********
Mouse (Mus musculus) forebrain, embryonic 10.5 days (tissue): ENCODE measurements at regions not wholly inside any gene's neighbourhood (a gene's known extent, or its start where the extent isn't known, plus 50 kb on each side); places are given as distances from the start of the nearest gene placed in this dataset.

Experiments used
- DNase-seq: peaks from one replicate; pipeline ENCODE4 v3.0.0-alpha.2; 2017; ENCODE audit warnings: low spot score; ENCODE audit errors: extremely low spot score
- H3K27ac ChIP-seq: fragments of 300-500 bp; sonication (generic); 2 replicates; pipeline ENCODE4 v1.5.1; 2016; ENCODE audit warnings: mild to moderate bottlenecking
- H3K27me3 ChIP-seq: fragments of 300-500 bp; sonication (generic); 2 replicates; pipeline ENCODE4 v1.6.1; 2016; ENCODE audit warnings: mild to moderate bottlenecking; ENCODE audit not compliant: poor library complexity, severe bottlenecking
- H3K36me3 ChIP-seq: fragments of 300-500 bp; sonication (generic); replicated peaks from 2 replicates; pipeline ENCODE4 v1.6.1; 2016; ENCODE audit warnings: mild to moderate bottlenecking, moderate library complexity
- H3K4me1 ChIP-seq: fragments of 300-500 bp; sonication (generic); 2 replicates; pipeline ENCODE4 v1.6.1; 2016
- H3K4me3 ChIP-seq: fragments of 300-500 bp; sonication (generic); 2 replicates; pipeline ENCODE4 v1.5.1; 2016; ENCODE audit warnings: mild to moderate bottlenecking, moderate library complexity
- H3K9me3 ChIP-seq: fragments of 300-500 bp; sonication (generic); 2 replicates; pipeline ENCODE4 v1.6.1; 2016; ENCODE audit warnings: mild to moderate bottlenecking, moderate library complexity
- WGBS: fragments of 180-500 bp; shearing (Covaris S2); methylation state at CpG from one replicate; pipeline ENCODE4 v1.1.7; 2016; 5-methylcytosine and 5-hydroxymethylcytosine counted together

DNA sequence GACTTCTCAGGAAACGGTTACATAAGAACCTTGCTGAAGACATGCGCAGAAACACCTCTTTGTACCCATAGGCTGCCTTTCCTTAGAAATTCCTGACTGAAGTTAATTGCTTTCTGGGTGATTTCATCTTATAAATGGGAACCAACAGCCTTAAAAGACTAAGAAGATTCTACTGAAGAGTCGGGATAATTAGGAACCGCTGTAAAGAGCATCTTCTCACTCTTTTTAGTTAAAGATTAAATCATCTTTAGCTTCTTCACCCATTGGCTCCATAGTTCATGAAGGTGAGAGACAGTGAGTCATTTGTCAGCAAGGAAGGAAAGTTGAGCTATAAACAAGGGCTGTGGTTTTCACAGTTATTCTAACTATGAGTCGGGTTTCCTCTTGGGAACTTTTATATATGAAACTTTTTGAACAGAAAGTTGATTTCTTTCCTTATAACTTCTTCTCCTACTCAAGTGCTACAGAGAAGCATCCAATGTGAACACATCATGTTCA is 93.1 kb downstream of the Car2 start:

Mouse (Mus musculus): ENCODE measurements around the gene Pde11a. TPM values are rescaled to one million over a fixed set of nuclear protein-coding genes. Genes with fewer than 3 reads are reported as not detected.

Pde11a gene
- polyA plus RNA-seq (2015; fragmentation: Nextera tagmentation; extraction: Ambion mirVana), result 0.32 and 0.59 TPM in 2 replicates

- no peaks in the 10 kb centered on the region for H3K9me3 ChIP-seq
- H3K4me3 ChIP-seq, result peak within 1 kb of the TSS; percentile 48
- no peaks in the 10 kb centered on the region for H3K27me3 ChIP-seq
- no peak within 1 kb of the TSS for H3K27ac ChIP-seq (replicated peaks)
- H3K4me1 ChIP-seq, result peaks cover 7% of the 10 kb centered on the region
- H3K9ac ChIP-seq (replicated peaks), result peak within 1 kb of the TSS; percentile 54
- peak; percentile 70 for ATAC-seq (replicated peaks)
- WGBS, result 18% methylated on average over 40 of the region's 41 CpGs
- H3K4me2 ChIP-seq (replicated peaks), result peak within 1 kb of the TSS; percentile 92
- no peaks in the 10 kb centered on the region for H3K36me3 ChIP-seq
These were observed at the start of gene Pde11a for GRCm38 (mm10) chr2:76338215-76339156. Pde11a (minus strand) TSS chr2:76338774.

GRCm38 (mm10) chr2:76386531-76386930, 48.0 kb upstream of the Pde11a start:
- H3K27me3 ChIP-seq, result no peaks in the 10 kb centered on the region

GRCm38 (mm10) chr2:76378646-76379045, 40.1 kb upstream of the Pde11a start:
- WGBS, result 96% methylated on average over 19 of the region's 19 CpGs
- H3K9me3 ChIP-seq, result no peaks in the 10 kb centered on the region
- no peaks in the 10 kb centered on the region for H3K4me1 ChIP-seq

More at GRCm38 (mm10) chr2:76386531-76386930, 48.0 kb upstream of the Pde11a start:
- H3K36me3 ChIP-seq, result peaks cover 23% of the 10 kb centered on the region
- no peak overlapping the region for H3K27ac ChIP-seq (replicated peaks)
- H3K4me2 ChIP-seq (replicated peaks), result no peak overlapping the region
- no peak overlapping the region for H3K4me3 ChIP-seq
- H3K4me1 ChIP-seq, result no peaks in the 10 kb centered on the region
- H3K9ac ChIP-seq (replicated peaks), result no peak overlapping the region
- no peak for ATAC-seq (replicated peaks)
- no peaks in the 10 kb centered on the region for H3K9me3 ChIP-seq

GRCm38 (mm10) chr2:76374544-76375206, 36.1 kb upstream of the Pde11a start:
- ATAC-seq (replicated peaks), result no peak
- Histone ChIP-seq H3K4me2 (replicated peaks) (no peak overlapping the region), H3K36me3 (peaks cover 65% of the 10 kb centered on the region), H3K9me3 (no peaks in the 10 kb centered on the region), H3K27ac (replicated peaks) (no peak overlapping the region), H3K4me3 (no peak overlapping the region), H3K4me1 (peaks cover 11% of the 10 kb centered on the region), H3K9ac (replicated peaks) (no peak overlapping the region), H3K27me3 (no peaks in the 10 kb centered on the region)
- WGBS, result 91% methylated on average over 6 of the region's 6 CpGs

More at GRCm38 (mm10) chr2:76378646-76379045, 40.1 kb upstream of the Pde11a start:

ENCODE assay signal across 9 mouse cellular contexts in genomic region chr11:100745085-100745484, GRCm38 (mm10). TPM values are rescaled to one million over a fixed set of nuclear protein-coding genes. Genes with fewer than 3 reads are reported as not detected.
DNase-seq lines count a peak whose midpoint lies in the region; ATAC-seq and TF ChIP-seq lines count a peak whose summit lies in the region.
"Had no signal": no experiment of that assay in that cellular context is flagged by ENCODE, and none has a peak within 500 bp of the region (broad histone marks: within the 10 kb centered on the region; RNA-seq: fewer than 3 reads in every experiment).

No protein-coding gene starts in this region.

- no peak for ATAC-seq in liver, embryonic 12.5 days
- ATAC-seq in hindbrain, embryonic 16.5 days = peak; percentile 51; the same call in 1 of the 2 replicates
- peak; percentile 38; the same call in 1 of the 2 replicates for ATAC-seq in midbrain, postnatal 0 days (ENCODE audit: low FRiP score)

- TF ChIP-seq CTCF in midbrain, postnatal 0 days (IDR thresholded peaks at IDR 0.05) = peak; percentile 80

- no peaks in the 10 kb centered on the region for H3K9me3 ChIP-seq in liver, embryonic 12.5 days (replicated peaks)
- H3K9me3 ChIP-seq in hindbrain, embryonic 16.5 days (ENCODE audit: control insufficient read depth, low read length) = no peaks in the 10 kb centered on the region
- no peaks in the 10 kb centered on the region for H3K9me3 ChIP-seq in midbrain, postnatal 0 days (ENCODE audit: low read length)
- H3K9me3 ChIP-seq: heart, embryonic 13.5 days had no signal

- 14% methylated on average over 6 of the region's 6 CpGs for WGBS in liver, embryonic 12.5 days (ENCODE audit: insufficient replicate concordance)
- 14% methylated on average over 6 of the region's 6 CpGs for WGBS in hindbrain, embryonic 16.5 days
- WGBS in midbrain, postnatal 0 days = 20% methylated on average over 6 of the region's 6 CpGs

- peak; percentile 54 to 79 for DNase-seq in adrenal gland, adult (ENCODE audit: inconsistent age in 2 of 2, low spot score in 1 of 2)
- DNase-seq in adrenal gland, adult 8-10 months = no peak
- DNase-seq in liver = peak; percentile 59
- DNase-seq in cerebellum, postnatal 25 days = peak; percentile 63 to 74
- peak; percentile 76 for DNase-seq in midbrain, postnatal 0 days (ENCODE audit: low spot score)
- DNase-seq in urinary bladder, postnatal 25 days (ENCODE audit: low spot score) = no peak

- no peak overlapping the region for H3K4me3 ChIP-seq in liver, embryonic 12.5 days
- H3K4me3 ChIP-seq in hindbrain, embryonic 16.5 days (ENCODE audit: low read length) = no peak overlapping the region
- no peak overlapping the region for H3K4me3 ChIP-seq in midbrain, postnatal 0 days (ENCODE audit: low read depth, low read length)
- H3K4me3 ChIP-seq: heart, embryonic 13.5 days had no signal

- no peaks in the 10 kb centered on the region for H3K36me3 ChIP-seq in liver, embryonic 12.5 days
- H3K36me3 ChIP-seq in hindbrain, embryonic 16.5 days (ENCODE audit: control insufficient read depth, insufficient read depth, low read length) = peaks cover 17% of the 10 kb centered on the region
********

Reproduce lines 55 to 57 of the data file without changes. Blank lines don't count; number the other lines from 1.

- H3K9me3 ChIP-seq in hindbrain, embryonic 16.5 days (ENCODE audit: control insufficient read depth, low read length) = no peaks in the 10 kb centered on the region
- no peaks in the 10 kb centered on the region for H3K9me3 ChIP-seq in midbrain, postnatal 0 days (ENCODE audit: low read length)
- H3K9me3 ChIP-seq: heart, embryonic 13.5 days had no signal